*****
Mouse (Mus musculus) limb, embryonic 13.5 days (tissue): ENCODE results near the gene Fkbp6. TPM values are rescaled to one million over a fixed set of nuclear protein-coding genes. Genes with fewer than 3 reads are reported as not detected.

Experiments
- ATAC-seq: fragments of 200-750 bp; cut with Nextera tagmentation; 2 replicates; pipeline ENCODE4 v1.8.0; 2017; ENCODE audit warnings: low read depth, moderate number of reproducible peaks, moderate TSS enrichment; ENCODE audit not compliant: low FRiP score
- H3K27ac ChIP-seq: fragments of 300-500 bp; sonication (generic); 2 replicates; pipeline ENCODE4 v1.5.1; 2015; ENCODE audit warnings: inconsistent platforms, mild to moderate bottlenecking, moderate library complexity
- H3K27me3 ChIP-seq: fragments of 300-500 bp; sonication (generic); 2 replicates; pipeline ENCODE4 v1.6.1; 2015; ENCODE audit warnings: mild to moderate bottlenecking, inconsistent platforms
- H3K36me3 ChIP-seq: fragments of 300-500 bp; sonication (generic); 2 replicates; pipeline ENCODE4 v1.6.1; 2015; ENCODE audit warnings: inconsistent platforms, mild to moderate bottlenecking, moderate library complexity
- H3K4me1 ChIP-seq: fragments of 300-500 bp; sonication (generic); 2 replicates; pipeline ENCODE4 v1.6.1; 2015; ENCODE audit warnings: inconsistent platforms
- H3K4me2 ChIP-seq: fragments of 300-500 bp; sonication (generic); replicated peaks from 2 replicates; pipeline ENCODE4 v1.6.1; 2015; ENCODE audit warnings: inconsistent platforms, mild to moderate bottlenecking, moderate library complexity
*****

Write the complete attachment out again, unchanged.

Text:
Mouse (Mus musculus) limb, embryonic 13.5 days (tissue): ENCODE results near the gene Fkbp6. TPM values are rescaled to one million over a fixed set of nuclear protein-coding genes. Genes with fewer than 3 reads are reported as not detected.

Experiments
- ATAC-seq: fragments of 200-750 bp; cut with Nextera tagmentation; 2 replicates; pipeline ENCODE4 v1.8.0; 2017; ENCODE audit warnings: low read depth, moderate number of reproducible peaks, moderate TSS enrichment; ENCODE audit not compliant: low FRiP score
- H3K27ac ChIP-seq: fragments of 300-500 bp; sonication (generic); 2 replicates; pipeline ENCODE4 v1.5.1; 2015; ENCODE audit warnings: inconsistent platforms, mild to moderate bottlenecking, moderate library complexity
- H3K27me3 ChIP-seq: fragments of 300-500 bp; sonication (generic); 2 replicates; pipeline ENCODE4 v1.6.1; 2015; ENCODE audit warnings: mild to moderate bottlenecking, inconsistent platforms
- H3K36me3 ChIP-seq: fragments of 300-500 bp; sonication (generic); 2 replicates; pipeline ENCODE4 v1.6.1; 2015; ENCODE audit warnings: inconsistent platforms, mild to moderate bottlenecking, moderate library complexity
- H3K4me1 ChIP-seq: fragments of 300-500 bp; sonication (generic); 2 replicates; pipeline ENCODE4 v1.6.1; 2015; ENCODE audit warnings: inconsistent platforms
- H3K4me2 ChIP-seq: fragments of 300-500 bp; sonication (generic); replicated peaks from 2 replicates; pipeline ENCODE4 v1.6.1; 2015; ENCODE audit warnings: inconsistent platforms, mild to moderate bottlenecking, moderate library complexity